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Phil Kline Rebrands Christmas: Unsilent Nights Spread Across Texas

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Last Thursday, three hundred people, Santa, and I gathered in the shadow of the Sabine St. Lofts in Houston, absorbing free beer, many smores, and a little hot chocolate as we waited to begin the Unsilent Night. Tonight, it’s Austin’s turn.

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Back in 1992, composer Phil Kline originally intended the piece for boom boxes, a sort of loud, take-back-the-streets affair for New Yorkers and snow. Four interrelated instrumental tracks reflect Unsilent Night‘s northern roots: sparse, high-pitched chimes conjure images of twinkling icicles, not humid bayou, but playing winter wonderland in a t-shirt on a 68˚ December night reminds you of what’s nice about Houston.

The Houston version of the event was a procession harking back to a hundred archetypes: Posadas, passeggios, caroling, except you don’t need a lyric sheet, or a belief in any particular faith system. Instead, Unsilent Night evokes the kind of secular spirituality that art’s good at: whether its the denatured Judaism of Rothko or the sun-bleached Zen of Agnes Martin, we can all feel it and believe in it, because its reduced to the acknowledgement of the aesthetic, or the divine, or the whatever, without any specific mythology or ethics to argue over.

We wound along the broad new sidewalk overlooking the Bayou, under freeways and over footbridges. I biked this route in just a week ago, and it’s much better in the dark. The muddy concrete and raw landscaping of the new bayou-side improvements are all hidden. We followed a winding necklace of streetlamps through a fairyland, with the downtown skyline reflecting in water that might be mistaken for the Danube.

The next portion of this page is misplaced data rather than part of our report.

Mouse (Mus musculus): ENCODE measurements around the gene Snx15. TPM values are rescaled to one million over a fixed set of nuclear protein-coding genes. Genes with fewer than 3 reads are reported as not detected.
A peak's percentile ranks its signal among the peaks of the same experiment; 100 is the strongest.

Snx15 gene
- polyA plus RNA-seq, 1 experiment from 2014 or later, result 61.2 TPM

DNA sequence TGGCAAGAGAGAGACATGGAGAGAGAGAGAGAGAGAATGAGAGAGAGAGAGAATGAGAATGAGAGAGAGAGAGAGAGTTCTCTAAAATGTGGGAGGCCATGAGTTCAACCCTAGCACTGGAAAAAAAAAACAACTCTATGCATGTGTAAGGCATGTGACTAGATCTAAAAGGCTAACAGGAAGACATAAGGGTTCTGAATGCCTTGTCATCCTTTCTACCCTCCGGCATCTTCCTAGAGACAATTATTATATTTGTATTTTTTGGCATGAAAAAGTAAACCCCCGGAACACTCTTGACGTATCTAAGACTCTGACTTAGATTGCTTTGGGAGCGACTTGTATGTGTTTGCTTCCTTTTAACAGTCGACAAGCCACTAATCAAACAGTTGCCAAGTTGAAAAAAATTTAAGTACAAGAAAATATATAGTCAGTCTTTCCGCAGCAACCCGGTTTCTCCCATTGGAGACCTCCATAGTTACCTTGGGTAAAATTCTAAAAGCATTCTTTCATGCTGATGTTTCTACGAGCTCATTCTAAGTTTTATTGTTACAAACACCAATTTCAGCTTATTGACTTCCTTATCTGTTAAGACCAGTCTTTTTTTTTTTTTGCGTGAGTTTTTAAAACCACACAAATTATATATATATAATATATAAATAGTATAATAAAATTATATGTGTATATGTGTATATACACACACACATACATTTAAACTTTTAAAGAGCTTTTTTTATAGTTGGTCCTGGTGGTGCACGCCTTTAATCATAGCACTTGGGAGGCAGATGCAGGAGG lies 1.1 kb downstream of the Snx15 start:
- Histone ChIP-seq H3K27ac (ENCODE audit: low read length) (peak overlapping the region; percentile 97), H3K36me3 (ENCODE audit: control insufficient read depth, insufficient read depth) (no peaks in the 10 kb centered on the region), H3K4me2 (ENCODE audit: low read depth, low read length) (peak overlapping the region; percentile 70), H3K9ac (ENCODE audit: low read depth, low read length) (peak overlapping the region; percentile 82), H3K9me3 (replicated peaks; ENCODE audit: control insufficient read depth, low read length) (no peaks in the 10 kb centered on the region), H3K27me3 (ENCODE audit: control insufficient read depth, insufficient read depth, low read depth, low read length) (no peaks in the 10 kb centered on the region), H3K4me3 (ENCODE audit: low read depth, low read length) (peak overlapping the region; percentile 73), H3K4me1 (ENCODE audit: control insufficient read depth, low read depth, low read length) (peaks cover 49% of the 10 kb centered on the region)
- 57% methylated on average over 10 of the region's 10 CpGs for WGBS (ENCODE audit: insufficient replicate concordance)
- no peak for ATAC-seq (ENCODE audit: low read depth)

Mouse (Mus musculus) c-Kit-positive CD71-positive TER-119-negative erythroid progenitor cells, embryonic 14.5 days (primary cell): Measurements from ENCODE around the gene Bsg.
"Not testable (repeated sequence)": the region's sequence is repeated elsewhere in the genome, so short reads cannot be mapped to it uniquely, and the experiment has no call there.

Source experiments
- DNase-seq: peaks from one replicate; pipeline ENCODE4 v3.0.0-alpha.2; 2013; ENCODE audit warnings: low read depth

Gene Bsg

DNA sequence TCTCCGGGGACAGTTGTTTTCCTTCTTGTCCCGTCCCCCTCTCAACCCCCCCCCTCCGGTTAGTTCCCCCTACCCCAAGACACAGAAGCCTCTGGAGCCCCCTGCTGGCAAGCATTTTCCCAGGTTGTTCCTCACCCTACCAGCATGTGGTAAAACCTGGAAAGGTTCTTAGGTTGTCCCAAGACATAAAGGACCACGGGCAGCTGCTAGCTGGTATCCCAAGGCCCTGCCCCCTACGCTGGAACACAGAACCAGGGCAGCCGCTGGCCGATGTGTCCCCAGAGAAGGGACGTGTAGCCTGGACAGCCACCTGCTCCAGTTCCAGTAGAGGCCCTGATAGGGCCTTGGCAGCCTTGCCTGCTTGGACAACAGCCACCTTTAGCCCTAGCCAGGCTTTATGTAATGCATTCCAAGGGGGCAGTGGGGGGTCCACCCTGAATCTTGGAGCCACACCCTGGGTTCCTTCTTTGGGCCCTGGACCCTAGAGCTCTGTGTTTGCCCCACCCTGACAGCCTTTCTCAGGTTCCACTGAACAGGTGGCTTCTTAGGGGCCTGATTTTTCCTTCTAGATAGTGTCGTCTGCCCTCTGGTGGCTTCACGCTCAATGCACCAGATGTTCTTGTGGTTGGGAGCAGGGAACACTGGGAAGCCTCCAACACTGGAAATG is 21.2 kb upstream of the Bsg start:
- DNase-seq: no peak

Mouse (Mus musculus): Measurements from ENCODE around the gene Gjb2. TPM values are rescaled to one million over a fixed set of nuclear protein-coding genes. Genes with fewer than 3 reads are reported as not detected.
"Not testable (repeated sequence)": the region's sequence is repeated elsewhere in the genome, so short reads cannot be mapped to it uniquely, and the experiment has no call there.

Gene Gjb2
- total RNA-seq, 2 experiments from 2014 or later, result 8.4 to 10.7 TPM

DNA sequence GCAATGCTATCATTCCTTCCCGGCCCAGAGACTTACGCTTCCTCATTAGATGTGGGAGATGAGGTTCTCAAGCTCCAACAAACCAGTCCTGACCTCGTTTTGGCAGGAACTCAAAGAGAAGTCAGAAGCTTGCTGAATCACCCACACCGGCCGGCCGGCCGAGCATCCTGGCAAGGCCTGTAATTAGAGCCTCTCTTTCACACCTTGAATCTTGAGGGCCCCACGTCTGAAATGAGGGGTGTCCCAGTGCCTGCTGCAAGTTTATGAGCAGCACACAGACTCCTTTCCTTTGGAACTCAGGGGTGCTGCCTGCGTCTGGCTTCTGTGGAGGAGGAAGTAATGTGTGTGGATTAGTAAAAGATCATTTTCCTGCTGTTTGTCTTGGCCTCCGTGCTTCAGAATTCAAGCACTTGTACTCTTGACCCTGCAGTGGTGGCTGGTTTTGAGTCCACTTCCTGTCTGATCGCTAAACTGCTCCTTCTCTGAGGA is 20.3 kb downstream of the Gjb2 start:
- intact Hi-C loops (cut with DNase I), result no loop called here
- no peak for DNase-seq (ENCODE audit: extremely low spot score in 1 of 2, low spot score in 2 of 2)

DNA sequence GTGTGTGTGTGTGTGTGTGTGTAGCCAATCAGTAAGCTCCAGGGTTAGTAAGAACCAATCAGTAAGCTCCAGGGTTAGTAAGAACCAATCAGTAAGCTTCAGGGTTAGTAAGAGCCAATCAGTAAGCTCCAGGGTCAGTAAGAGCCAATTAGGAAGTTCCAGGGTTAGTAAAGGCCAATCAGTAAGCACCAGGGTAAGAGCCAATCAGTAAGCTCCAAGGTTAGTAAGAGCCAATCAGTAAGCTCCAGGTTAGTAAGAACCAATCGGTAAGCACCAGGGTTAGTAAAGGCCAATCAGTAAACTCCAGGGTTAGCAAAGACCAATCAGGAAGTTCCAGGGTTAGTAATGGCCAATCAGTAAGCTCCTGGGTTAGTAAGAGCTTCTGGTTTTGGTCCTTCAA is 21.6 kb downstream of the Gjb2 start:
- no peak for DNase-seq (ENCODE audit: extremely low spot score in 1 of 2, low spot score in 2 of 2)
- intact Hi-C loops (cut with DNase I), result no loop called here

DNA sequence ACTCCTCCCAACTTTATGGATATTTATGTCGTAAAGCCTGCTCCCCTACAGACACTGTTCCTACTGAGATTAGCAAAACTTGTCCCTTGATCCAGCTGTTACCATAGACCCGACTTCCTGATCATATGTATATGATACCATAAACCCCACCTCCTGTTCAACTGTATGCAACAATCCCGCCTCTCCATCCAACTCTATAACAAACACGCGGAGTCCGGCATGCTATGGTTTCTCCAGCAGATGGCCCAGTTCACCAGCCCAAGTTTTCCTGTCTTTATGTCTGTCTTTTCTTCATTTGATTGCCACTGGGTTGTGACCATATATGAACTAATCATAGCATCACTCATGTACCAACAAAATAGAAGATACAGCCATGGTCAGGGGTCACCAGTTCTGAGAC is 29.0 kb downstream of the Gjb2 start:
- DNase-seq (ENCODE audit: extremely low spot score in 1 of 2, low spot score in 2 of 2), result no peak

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There’s a hunger for a nondenominational nighttime holiday ramble: Unsilent Night will be enacted this year in 43 cities. In Texas, McAllen, Austin, Houston and Fort Worth are all hosting local variants. Kline himself led “a massive chorus of boom boxes” from Washington Square Park to Tompkins Square Park in Manhattan for the 23rd iteration of the flagship event.

Though it’s a franchise operation, with its own website and app, Kline’s organization leaves a lot of room for local input: in McAllen, the piece was termed a “sound sculpture” in Fort Worth, a “dance opportunity.” Tonight, in Austin, it’s a bike ride. Part flash mob (remember the flash mob?) part avant-garde musical performance, Unsilent Night is one of those rare cross-genre happenings that might catch on.

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Unsilent Night Austin (on bikes!) took place on December 15, at 7pm beginning at the Texas State Capitol.

In Fort Worth, Unsilent Night happens December 20, with people gathering at Magnolia Green Park, 1201 Lipscomb St., at 7:00pm and traveling up and down Magnolia Avenue.

Unsilent Night Houston, organized by the University of Houston’s Mitchell Center, happened on December 11. Unsilent Night McAllen was on December 5.

 

 

 

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